Pence needs either to win over those voters or have Trump not run, neither of which seems terribly likely. After all, while he insisted to Hannity that the two remain compadres, Trump is still telling his rallies that Pence is why he’s no longer president.
“I only wish that my friend Mike Pence had that additional courage to send the results back to the legislatures because it all happened so quickly,” Trump said on July 24. “When you have more votes in some places by a lot than you have voters” — which didn’t happen — “I think Mike would have had the right to say, ‘Excuse me, we have more votes than we have voters. If you don’t mind, please take a look at it.’ Just a couple of the basics. Just a little basics. So I wish he did that. I wish he did that.”
One can see the Pence 2024 campaign ad already: “ ‘My friend.’ — Donald Trump.”
Pence isn’t the only one in this pickle, of course. The most likely contender in 2024 at this point is Florida Gov. Ron DeSantis (R), who consistently comes in second to Trump in (very) early primary polling. At some point, DeSantis’s consistent fealty to Trump’s record and tactics will have to break if the two face one another, something that doesn’t seem to faze the former president.
“If I faced him, I’d beat him like I would beat everyone else,” Trump said last week. He added that if he runs, which seems likely, “I think he would drop out.”
Then there’s former South Carolina governor Nikki Haley (R), who managed to navigate Trump criticism into a role with the administration — but who has also had some struggles in figuring out how to balance Trumpism with her own ambitions. The Wall Street Journal previewed a speech she is giving in California on Tuesday, including well-honed lines like this one: “There was fraud in the election, but I don’t think that the numbers were so big that it swayed the vote in the wrong direction.”
Since Nov. 3, when Trump lost, Republicans have been trying to figure out how to both agree with the base’s incorrect belief that fraud was rampant — a belief stoked by Trump repeatedly — and to acknowledge that the belief as formulated is incorrect. Often, that takes the form of dubious legalistic claims about states expanding voting access during the election. Here, Haley is more narrow: There was fraud, just not enough.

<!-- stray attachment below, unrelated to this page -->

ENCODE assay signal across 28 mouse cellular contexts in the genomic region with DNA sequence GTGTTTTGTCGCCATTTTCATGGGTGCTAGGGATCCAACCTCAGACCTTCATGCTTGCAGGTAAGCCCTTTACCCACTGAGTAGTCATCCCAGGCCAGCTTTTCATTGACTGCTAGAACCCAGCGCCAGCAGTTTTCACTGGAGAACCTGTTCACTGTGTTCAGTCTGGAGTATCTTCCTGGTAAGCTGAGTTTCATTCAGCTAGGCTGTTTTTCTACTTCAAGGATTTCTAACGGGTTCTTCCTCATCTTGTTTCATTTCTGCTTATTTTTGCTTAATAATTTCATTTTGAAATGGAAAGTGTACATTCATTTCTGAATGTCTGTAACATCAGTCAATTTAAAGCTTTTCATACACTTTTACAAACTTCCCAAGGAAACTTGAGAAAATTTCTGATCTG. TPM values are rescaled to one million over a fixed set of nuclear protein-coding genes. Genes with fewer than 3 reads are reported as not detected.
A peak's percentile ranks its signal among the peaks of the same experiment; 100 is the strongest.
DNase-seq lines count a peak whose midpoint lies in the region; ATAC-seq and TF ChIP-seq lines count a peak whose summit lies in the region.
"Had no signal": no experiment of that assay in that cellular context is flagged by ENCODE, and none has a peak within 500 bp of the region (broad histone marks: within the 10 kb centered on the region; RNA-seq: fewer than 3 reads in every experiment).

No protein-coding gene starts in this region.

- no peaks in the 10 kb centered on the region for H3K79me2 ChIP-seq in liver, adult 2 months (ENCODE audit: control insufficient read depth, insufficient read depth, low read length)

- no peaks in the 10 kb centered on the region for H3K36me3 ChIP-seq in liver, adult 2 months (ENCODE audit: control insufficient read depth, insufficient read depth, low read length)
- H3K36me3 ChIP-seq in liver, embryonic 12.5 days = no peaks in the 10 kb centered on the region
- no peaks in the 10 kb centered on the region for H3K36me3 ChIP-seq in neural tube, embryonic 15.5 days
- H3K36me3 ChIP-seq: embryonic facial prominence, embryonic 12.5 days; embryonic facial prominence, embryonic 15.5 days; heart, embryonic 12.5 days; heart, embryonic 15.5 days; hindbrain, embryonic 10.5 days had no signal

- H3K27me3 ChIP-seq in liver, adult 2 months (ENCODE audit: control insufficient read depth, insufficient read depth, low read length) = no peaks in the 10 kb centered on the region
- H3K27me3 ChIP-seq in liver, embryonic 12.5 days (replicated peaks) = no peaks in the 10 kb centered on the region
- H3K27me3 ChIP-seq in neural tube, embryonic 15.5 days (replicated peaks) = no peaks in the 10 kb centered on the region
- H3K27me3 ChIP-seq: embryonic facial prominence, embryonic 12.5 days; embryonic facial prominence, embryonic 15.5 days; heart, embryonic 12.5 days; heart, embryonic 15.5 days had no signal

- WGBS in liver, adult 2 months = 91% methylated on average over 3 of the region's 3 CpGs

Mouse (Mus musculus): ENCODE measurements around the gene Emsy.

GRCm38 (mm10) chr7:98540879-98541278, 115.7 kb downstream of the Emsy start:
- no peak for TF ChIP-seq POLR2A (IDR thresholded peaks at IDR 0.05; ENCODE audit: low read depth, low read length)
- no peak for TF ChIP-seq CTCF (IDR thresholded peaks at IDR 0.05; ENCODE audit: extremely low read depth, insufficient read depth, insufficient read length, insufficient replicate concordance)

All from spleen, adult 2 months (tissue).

It’s a good example of a line that will probably please neither Trumpworld nor reality. After all, no one says there was no fraud. There are always a handful of examples of people casting ballots illegally, as there were in 2020. The point entirely is whether there was any rampant or systemic fraud, the claim made by Trump for which there remains zero evidence. Trump supporters won’t be happy that Haley claims the fraud was unimportant (as she tacitly does), and denizens of the electoral real world will not be happy that she implies fraud was rampant (which it wasn’t).
But what are you going to do if you want to run for president (as Haley also clearly does)? You end up saying things like: “We need [Trump] in the Republican Party. I don’t want us to go back to the days before Trump” — a message that will not be hard for Trump to reframe should a primary contest come down to him and Haley.
The reality is that there is no way for a Republican to navigate a more-conservative primary battleground while both agreeing with and running against Trump. There’s no way to assert that reality is real and surreality is real. You’re left doing things like identifying the most prominent victim of the Jan. 6 attacks as the Capitol building’s windows.
“I truly believe we all ought to remain completely focused on the future,” Pence said at the end of his Hannity interview. “That’s where I’m focused.”
Of that, there’s no question. But good luck getting Trump to share that focus.